Strong currents and gusty winds kept us on our toes and my motion sickness kept me from being an energetic co-captain. I took the helm when needed, but Phil did most of the driving. He kept to himself the concerns he was feeling about the engine performance and the constant stream of white exhaust coming from our stern. He didn’t want to worry me.

Cape Florida Light to the east of No Name Harbor

We planned to stay two nights at No Name Harbor because we could. We have no deadline to get to Marathon, where a slip is waiting. We swam, took exploratory dinghy excursions, and slept under the stars when it got too hot in the v-berth. We had a spectacular sunset and moonrise the first night a we grilled veggie burgers for dinner. The gin and tonics flowed and we were completely relaxed.

Kay in the dinghy at No Name Harbor, Catmandu in the background.

There were several boats around us, all with Latino crews onboard. It seems to be a Spanish speaking area, but it was a weeknight, and the music wasn’t too loud. However, the servers at the Boaters Grill restaurant were (too loud). The yelling in Spanish was deafening at times. We had gone ashore for a nice restaurant meal the second night, but it was less than satisfying. The restaurant is overpriced and has no vegetarian options. The power went out a couple of times. “I guess it’s a lot like Cuba,” Phil said after the lights dimmed a second time.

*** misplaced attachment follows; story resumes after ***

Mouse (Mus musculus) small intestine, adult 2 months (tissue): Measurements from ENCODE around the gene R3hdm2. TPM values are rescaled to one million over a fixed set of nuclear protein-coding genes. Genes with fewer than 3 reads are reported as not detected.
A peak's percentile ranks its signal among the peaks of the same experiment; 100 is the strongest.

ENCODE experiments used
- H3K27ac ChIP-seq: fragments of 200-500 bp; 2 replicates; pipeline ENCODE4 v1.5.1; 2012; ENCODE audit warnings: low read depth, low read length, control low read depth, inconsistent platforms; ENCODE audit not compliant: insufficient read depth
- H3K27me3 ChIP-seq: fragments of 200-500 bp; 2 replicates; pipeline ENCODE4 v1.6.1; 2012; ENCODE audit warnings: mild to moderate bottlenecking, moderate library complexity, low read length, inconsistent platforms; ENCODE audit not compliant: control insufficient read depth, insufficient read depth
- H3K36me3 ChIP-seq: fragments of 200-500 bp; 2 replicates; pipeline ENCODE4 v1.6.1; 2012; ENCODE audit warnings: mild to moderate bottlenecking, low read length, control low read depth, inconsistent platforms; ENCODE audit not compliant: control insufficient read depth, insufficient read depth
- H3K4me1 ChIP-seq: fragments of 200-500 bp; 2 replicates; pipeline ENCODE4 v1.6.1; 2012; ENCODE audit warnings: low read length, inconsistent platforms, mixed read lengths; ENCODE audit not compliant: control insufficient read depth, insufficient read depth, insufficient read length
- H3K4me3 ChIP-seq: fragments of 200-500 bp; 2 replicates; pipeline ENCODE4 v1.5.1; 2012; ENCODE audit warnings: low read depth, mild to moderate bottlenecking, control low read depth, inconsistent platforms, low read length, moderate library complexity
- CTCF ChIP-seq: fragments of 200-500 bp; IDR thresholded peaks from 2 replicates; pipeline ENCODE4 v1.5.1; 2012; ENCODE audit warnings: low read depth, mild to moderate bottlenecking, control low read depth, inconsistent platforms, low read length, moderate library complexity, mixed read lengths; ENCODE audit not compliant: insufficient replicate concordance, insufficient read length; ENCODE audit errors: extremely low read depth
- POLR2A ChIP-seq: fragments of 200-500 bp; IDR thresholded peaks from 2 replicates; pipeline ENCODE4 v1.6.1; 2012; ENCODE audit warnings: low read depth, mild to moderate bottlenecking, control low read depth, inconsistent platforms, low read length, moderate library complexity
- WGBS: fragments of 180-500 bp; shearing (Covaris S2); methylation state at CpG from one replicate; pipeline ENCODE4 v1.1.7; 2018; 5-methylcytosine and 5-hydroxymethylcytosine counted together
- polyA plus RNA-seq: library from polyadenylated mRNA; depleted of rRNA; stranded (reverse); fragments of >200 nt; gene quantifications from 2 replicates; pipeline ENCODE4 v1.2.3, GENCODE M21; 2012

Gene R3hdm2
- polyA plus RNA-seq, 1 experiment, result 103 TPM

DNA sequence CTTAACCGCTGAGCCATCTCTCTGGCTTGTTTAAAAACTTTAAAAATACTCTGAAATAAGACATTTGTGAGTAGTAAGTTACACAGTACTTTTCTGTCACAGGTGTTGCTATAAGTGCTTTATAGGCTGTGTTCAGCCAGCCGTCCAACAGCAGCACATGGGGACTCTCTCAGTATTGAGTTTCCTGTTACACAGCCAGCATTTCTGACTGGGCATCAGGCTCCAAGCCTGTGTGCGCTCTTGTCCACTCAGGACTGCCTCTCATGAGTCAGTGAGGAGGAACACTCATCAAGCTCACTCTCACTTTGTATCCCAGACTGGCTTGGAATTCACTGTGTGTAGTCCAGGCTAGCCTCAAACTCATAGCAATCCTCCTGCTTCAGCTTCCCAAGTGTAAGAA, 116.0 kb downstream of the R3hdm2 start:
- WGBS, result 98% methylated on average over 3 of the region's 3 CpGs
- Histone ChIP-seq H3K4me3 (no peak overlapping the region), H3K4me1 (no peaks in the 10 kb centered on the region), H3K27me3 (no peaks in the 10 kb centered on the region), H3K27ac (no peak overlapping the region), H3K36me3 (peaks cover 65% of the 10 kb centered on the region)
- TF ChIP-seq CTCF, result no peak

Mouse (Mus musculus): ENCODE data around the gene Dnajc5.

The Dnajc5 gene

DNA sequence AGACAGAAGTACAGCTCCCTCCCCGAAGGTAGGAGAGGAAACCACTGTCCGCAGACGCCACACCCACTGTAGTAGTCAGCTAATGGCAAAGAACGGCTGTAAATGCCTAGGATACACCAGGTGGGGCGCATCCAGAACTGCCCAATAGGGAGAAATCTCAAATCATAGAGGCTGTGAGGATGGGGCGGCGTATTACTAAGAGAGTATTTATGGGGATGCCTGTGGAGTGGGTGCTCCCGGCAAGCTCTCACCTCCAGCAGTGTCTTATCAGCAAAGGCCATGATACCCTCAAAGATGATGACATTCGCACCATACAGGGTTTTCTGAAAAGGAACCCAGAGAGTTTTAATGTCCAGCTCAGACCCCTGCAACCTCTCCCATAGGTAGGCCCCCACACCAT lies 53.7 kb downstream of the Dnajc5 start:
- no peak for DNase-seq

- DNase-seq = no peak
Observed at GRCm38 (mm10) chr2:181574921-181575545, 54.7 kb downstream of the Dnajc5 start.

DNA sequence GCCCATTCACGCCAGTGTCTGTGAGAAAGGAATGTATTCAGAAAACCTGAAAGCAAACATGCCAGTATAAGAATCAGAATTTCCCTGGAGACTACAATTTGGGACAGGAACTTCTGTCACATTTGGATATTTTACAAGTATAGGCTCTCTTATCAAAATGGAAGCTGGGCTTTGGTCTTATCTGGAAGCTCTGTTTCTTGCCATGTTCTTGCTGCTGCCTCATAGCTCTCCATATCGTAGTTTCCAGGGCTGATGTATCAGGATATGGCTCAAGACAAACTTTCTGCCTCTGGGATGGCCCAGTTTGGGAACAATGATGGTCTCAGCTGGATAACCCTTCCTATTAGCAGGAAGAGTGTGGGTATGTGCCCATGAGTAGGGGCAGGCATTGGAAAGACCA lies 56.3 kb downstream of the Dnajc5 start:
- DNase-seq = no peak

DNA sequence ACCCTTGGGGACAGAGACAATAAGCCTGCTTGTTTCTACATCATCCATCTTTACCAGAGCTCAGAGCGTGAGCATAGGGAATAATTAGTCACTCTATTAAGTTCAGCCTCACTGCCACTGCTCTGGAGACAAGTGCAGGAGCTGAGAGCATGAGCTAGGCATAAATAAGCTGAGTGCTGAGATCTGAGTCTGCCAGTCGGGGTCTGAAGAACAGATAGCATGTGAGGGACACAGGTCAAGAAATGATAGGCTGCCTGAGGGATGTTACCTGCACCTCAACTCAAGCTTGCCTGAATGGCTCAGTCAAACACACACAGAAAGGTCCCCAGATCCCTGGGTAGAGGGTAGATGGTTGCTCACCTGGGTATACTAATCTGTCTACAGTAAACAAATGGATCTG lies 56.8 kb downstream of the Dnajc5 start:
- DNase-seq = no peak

Stiltsville houses in Biscayne Bay. These were built offshore in the 1920s, partly to escape prohibition laws.

Thursday night we ran the air conditioner for a short time but ended up sleeping in the cockpit again under a bright full moon – the Sturgeon Moon. It was idyllic until a rain shower drove us indoors at 4 a.m.
We pulled the anchor at 8 a.m. and headed out of the harbor, following our breadcrumb trail from two days earlier. As we were navigating through the channel markers out to Hawk Channel, we noticed a lot of white exhaust smoke. The engine was struggling, and when we tried to throttle up, it did not respond. Cue the Star Trek Scotty voice: “She’s not responding to helm, Captain.”